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Music Review

Country’s royalty tell stories behind lyrics

Carrie Underwood and a group of country-song hitmakers took turns performing and discussing songwriting at Royale on Tuesday.

Aram Boghosian for The Boston Globe

Carrie Underwood and a group of country-song hitmakers took turns performing and discussing songwriting at Royale on Tuesday.

The writers behind some of country music’s greatest hits got a chance to sing their own lyrics for a change.

Songwriters Bob DiPiero, Luke Laird, Hillary Lindsey, Brett James, and the evident star of the show, Carrie Underwood, brought their Southern accents and guitars to the Royale nightclub Tuesday night for the Country Music Association Songwriters Series stop in Boston.

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The writers, along with Underwood and Lindsey’s accompanying guitarists, sat in a row of chairs on stage as they took turns performing and letting the crowd in on the inspiration for their songs.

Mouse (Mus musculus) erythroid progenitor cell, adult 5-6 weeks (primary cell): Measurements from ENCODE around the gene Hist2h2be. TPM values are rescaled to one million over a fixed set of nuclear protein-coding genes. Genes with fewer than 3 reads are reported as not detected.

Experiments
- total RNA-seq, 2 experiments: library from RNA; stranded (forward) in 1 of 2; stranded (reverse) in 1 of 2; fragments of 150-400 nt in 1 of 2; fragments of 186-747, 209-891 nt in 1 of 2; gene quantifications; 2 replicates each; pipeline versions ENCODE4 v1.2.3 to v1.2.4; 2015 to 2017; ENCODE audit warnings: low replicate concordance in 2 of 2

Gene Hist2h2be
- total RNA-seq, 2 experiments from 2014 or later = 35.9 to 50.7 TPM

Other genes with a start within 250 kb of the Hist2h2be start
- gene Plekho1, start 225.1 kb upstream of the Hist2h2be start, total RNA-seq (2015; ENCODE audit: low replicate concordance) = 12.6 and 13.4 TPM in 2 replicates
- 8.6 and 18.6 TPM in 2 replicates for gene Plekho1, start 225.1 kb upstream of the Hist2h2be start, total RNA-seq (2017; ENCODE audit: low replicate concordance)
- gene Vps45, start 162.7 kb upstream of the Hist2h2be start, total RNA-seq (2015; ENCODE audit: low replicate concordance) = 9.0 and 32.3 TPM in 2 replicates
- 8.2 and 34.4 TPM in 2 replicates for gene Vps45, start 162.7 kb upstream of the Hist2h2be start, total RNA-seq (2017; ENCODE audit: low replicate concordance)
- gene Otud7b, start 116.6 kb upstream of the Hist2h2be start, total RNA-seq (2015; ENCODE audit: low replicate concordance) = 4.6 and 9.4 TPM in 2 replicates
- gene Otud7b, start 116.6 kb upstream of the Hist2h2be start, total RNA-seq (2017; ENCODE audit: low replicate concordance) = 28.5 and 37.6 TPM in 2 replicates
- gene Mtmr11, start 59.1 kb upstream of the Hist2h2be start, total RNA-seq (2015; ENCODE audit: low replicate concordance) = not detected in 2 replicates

DiPiero, who’s written 15 No. 1 hits for country stars like Faith Hill, Reba McEntire, and Montgomery Gentry, hosted the show and got the crowd bobbing with “Daddy’s Money” and “Gone,” but Laird’s recent chart-toppers “Take a Back Road” and “Drink in My Hand” got everyone hoisting their drinks and singing.

Underwood, sitting in the middle of the seven performers, was third in the round-robin. She belted “So Small” as her opener and put the rest of the songwriters to shame. “Thank you very much, good night,” James joked. “We will not be following that!”

James sang his singles “The Truth” and “Mr. Know It All,” which was odd coming from a raspy male voice instead of Kelly Clarkson. He also apologized for “sounding like Kings of Leon” before diving into his version of “Cowboy Casanova.”

When it came time for Lindsey to sing “Jesus Take the Wheel,” which she wrote for Underwood, the songwriter’s excitement was apparent: “I am almost peeing in my pants right now because I have to sing this in front of her, which is really weird,” she said, glancing at Underwood.

The songwriters harmonized and strummed along with each other — clearly appreciating their colleagues’ songs. Underwood related how she and Laird wrote “Undo It” in an LA basement drinking coffee after coffee, while James said “When the Sun Goes Down” popped in his head as he drove his ’92 Ford pickup in Nashville. Given the format, more back stories would have been welcome; no one, for instance, divulged who the “Good Girl” was in Underwood’s closing number.

Stephanie Steinberg can be reached at stephanie.steinberg@globe.com. Follow her on Twitter @steph_steinberg.
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